“The places where we are seen and heard are holy places. They remind us of our value as human beings. They give us the strength to go on.”
Rachel Naomi Remen
Living with our friends on Butterstone Farm was comfortable.
So comfortable that there was no sense of urgency to purchse our own place. Then, our friends decided to sell. With the sudden rise in the boomer/pandemic-puffed-up market, and lacking the resources to buy, my husband Gregory, a house designer and carpenter, decided to build us a tiny house. 
Just as he was starting to frame heart house (our name for the tiny cabin on wheels), he was diagnosed with Parkinson’s Disease. The symptoms—tremoring arm, stiffening fingers, uneven walking—had shown up a few months before, coinciding with the onset of the pandemic. 
Try to hold onto a hammer when your arm is wobbling uncontrollably
and your fingers aren’t able to grip the nails or the handle. 
No matter how hard Gregory worked, there was still so much more to do.
His long summer days labouring were only yielding minimal visible results.
Realizing there was no way heart house would be ready to move into
after leaving the farm, we had to make some difficult and quick decisions:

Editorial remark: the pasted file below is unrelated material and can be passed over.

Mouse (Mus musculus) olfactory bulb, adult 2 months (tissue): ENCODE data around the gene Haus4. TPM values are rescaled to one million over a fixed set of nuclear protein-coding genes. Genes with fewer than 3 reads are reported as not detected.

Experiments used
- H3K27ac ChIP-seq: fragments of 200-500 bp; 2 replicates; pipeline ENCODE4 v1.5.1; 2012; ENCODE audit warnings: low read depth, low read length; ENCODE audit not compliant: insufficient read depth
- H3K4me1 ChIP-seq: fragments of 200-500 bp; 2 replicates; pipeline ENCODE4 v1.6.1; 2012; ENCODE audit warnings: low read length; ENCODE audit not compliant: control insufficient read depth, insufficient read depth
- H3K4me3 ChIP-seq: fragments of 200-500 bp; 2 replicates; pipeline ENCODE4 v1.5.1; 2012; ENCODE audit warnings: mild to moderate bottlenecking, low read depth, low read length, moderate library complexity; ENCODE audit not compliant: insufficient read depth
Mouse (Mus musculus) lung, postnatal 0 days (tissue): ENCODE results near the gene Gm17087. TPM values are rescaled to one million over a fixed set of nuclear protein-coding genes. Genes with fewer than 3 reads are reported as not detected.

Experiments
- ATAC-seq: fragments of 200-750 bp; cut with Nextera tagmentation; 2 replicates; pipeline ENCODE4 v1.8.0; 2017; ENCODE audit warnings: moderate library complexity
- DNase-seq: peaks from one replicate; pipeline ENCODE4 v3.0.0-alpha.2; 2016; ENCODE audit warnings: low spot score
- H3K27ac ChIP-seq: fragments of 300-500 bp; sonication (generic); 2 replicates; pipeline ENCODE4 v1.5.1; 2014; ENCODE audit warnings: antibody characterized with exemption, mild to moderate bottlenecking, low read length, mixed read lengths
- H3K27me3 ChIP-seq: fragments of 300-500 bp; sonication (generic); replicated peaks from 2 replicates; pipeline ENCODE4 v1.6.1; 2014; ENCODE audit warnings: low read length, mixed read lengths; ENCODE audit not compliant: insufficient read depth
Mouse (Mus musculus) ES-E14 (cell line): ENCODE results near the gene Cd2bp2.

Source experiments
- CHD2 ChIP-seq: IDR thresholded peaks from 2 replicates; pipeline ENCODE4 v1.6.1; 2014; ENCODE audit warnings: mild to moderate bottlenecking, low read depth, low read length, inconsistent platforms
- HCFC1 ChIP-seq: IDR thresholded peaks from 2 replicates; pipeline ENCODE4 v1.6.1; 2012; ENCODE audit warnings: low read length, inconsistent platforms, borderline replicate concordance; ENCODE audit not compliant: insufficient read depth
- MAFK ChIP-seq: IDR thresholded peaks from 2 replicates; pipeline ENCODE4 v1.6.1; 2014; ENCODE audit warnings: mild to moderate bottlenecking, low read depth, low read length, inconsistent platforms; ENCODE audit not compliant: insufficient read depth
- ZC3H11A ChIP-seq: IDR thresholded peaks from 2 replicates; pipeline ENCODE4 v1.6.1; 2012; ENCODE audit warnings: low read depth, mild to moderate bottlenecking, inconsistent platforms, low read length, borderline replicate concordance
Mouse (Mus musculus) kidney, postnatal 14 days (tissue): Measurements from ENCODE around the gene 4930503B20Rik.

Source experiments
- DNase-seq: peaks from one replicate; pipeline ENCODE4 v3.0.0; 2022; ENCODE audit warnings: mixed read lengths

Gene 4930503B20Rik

First, find a place to park heart house where Gregory could work at it slowly in his own time. 
                  Second, find a place to park our bodies and souls in the meantime.
After yet another stress-full, sleep-less night, I sent out two SOS emails.
 Within a few hours, we had strong possibilities for both…
As human beings, we are sometimes given what feels like way more than we can handle.
Fortunately, as the saying goes: what doesn’t kill you, makes you stronger. 
As you all know by now, we have landed in a great place and are thriving. 
So how did we do it?
With the help of a supportive community
of friends, family, folks we’d known for decades
and those we’d only recently met. 
And what have we learned?
We need each other to flourish.
This is what I have also learned as a writer and writing mentor.
It takes a community to support a writer. 
But not just any community. 
It takes a community that is open, welcoming and non-judgmental,
a community that values authenticity and uniqueness
and celebrates diversity and inclusiveness.